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Saudi Journal of Kidney Diseases and Transplantation
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RENAL DATA FROM THE ARAB WORLD  
Year : 2011  |  Volume : 22  |  Issue : 4  |  Page : 829-833
Acute renal failure in Yemeni patients


Nephrology Department, Science and Technology University Hospital, Sanaa, Yemen

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Date of Web Publication9-Jul-2011
 

   Abstract 

Acute renal failure (ARF) is defined as a rapid decrease in the glomerular filtration rate, occurring over a period of hours to days. The Science and Technology University Hospital, Sana'a, is a referral hospital that caters to patients from all parts of Yemen. The aim of this study is to have a deeper overview about the epidemiological status of ARF in Yemeni patients and to identify the major causes of ARF in this country. We studied 203 patients with ARF over a period of 24 months. We found that tropical infectious diseases constituted the major causes of ARF, seen in 45.3% of the patients. Malaria was the most important and dominant infectious disease causing ARF. Hypotension secondary to infection or cardiac failure was seen in 28.6% of the patients. Obstructive nephropathy due to urolithiasis or prostate enlargement was the cause of ARF in a small number of patients. ARF was a part of multi-organ failure in 19.7% of the patients, and was accompanied by a high mortality rate. Majority of the patients were managed conservatively, and only 39.9% required dialysis. Our study suggests that early detection of renal failure helps improve the outcome and return of renal function to normal. Mortality was high in patients with malaria and in those with associated hepatocellular failure.

How to cite this article:
Al Rohani M, Aljawshaei H, Aduolimi E. Acute renal failure in Yemeni patients. Saudi J Kidney Dis Transpl 2011;22:829-33

How to cite this URL:
Al Rohani M, Aljawshaei H, Aduolimi E. Acute renal failure in Yemeni patients. Saudi J Kidney Dis Transpl [serial online] 2011 [cited 2019 Aug 21];22:829-33. Available from: http://www.sjkdt.org/text.asp?2011/22/4/829/82734

   Introduction Top


Yemen is a tropical country. Typical weather conditions and compromised public health standards impose a highly polluted bio-ecological environment, which leads to a high prevalence of both primary and secondary infections. Acute renal failure (ARF) is one of the most challenging diseases in tropical countries. Our hospital is located in the capital town, Sana'a, and, being a referral hospital, patients are admitted from different regions and provinces of the country. Many tropical diseases, such as infectious diseases and post-renal causes, play a major role in the occurrence of ARF in Yemen. The aim of this study is to have an epidemiological overview of the causes of ARF in Yemeni patients as well as the outcome of management.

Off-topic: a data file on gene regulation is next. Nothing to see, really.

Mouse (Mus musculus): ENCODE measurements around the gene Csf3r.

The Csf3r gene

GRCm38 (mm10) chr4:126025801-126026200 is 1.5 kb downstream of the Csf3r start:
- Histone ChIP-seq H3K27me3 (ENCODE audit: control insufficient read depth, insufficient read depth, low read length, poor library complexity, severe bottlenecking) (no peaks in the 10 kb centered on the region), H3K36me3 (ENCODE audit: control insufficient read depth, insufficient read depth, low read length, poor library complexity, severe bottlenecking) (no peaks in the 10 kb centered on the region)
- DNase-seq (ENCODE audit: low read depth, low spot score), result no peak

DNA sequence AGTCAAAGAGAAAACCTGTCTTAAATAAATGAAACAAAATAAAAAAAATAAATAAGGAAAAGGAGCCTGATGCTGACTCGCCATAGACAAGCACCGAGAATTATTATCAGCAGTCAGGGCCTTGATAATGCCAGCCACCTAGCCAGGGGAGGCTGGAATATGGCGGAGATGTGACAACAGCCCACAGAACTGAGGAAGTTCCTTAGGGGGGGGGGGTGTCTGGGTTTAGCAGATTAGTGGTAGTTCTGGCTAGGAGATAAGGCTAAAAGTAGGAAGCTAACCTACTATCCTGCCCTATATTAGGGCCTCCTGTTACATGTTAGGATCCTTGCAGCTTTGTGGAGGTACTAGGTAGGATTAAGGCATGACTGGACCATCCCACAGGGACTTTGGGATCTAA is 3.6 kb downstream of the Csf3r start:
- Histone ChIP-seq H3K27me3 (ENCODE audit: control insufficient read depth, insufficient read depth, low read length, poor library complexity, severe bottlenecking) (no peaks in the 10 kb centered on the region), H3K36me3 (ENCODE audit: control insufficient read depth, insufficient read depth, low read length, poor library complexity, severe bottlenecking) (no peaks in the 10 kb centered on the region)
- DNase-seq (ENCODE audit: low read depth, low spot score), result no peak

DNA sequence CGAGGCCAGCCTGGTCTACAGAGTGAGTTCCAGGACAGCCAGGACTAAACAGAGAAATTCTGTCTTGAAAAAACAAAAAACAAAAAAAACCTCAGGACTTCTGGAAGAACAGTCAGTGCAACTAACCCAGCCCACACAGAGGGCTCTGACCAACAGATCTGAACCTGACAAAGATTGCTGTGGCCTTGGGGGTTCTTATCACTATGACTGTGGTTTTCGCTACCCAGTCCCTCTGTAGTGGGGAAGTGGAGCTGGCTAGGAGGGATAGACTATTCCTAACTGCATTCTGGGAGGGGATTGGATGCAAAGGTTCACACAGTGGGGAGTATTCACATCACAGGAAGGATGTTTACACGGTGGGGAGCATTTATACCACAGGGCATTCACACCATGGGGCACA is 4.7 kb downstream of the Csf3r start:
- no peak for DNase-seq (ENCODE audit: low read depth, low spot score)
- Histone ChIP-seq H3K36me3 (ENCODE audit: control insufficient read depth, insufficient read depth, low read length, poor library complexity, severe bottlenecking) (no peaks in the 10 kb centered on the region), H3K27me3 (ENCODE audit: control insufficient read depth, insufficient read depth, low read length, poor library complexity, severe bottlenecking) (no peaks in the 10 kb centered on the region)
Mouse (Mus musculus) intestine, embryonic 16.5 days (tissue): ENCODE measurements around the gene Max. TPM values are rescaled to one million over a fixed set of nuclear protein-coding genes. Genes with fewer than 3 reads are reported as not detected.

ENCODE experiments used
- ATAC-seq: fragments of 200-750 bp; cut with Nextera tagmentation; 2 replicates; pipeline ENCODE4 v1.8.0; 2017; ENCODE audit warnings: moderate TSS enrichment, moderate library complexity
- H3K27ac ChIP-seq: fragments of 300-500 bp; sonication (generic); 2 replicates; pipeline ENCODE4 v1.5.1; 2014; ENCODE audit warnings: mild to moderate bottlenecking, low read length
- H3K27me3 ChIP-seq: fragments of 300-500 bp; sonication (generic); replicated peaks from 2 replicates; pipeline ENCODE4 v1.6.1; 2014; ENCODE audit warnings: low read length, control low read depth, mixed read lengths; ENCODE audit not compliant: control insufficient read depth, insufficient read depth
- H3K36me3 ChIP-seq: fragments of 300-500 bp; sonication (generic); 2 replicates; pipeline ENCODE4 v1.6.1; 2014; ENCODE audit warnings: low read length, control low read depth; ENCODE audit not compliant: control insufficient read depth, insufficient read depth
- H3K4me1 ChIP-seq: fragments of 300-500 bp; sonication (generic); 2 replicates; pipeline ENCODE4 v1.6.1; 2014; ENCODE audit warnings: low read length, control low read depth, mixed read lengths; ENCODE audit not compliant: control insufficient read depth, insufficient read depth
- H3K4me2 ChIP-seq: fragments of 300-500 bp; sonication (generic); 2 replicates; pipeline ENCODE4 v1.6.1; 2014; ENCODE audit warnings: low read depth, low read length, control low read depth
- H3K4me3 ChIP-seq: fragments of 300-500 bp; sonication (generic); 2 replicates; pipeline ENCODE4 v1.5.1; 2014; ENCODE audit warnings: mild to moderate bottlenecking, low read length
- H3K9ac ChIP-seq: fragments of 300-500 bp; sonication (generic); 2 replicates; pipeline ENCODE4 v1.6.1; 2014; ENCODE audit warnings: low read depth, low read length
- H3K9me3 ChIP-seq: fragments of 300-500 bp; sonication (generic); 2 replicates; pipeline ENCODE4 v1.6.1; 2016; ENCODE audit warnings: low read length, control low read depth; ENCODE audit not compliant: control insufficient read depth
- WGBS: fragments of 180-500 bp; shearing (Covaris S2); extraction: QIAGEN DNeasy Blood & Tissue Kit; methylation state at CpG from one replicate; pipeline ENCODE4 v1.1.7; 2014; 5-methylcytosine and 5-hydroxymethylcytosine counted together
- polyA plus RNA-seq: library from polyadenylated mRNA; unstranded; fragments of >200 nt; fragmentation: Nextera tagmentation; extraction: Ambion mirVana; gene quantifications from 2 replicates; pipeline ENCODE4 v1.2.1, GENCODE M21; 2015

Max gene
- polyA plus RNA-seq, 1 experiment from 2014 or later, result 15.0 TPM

Methods Top


Between August 2006 and July 2008, we admitted 203 adult patients with ARF. Data pertaining to history and physical examination, including vital signs, were recorded; routine laboratory investigations, including complete blood count, blood chemistry, serological tests and radiological investigations, were reviewed. Only patients with ARF were included in the study. To establish the diagnosis of ARF, we used the commonly used definitions, including an increase in serum creatinine by ≥0.5 mg/dL over the base-line value, an increase of more than 50% over the base-line value, a reduction in the calculated creatinine clearance of 50% or a decrease in renal function that resulted in the need for dialysis as well as the presence of normal ultrasonography of kidney and normalization of serum creatinine after therapy, for patients who survived. Patients with pre-existing chronic renal failure were excluded from the study.


   Results Top


We studied 203 adult patients with ARF whose age ranged from 19 to 87 years. Of them, 83 patients (40.9%) were aged between 19 and 39 years. There was a male preponderance, with 79.3% being males [Table 1]. The most frequent cause of ARF was tropical infectious diseases seen in 47% of the patients, with malaria and sepsis being the common causes of ARF ([Table 2], [Figure 1]). ARF associated with renal hypoperfusion was found in 29.6% of the cases [Figure 2]. The serum creatinine at presentation ranged from 2.5 mg/dL to 21.3 mg/ dL, with a mean level of 7.2 mg/dL (± 0.5). The blood urea ranged from 100 mg/dL to 369 mg/dL, with a mean level of 110 mg/dL. Liver enzymes and bilirubin were elevated in patients with malaria, hepatocellular failure and sepsis. In patients with Falciparum malaria, the bilirubin levels, both total and direct, were elevated. Sepsis causing ARF occurred in 6.9% of all patients; the major causes were bacterial infection in all patients, while one patient had fungal infection, in addition. The source of septicemia was urinary tract infection seen in 57.1% of the patients, nosocomial infection seen in 28.6% and pneumonia seen in 14.3% of the patients.  Escherichia More Details coli (71.4%), Staphylococcus aureus (21.4%) and Pseudomonas aerugenosa (7.2%) were the common organisms isolated. The outcome of therapy and the various therapeutic modalities used are outlined in [Table 3] and [Figure 3].